As a matter of fact, Dan’s remark: “P.S. Is there any connection to the decline in cabernet style and the dramatically increased sales of pinot noir?” actually points to the migration of more sensitive tasters (NOTE: not inferring “better tasters” of anything of the sort!!!) to lower phenolic wines which they have a more natural tendency to enjoy. The you can see the Hypersensitive vs. Tolerant division erupet in the same way over Pinot Noir between the people who love and savor delicacy and finesse vs. the high extract, high alcohol and heavy oak camp (read Tolerant tasters).

    Understand this is a greatly oversimplified version of the findings of 20 years of observation, research and learning with the participation of really great researchers and scientists around the world. There are variations and mitigating factors that abound in all of this.

    Hell – everyone is invited to my place for lunch of learn what we have discovered, argue and attack all of the premises for my outrages claims. I will cook, and I am serious.

  17. re: Dan Berger’s “we may have lost cabernet for all time,” this reminds me of those old “Who lost China?” arguments. Nobody “lost China.” China changed, and people who had (political, social and economic) investments in the old China were ticked off. Ditto with Cabernet. It’s not “lost.” The fact that so many people around the world love it, including me, proves that Cabernet is very much with us. Dan, whom I respect, may have a “hypersensitive” palate — I wouldn’t know. But is a hypersensitive palate necessarily a good thing in a wine critic? I don’t think so. Years ago I wrote, in the San Francisco Chronicle, that I wasn’t so sure Jim Laube’s hypersensitivity (or so he claimed) to TCA was a good thing. As for Tim’s observation that the “decline in Cabernet style” is connected to the rise of Pinot Noir, I don’t agree. Over the course of my career, many experienced collectors told me they started off with Bordeaux/Cabernet, and then, when they got older, found themselves preferring Burgundy/Pinot Noir. I think that’s a natural progression, and not due to any modern style of Cabernet.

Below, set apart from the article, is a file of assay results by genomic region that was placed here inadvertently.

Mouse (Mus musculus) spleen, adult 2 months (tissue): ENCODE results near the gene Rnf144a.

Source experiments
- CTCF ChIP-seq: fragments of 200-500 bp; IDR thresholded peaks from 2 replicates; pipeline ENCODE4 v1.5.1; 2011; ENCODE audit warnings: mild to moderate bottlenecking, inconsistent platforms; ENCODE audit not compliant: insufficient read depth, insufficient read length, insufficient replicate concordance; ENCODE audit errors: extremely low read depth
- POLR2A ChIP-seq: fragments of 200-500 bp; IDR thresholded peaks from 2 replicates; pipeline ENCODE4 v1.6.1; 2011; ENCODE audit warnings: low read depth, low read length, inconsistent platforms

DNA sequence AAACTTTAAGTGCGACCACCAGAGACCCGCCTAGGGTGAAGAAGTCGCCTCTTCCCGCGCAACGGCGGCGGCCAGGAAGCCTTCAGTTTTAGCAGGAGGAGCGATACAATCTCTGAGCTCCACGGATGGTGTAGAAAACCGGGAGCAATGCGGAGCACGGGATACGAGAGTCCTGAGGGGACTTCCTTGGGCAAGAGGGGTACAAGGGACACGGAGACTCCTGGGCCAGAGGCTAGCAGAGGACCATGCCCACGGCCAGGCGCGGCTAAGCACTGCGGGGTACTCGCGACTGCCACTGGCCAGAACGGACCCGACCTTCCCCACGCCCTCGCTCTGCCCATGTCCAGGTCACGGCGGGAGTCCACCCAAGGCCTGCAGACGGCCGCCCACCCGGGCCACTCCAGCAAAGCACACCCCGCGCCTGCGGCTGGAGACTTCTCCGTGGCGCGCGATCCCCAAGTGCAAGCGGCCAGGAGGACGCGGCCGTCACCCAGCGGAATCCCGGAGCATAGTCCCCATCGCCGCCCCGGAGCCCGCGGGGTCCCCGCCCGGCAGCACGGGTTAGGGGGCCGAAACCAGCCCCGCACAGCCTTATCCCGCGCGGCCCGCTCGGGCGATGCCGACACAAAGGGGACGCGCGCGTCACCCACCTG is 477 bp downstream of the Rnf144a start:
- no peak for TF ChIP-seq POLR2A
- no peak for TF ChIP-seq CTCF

18. Jim Caudill says:

    Timmy, lunch sounds good. Will tonque scraping be involved? Count me in!

  19. Hi Steve,

    To your point “But is a hypersensitive palate necessarily a good thing in a wine critic? I don’t think so.” Not good, not bad. Just sensory physiology.

    The first thing to understand about what we are looking at is there is not a ‘good, bad, better’ to taste sensitivity. It just ‘is what it is.’ Some people have as few as 300 taste buds, others over 10,000 and this plays a very significant role in establishing our individual perception of wine and everything else. All of our senses come into play and taste sensitivity correlates to our sensitivities to smell, sight, touch and hearing as well. A person with way less taste buds has many advantages and the people with the very most taste buds often have preferences that makes the wine industry howl in horror! Just ask Dr. Virginia Untermohlen at Cornell University, one of our key research partners who studies this phenomenon in the context of personality development and behavioral traits and is a super/uber/hypersensitive taster.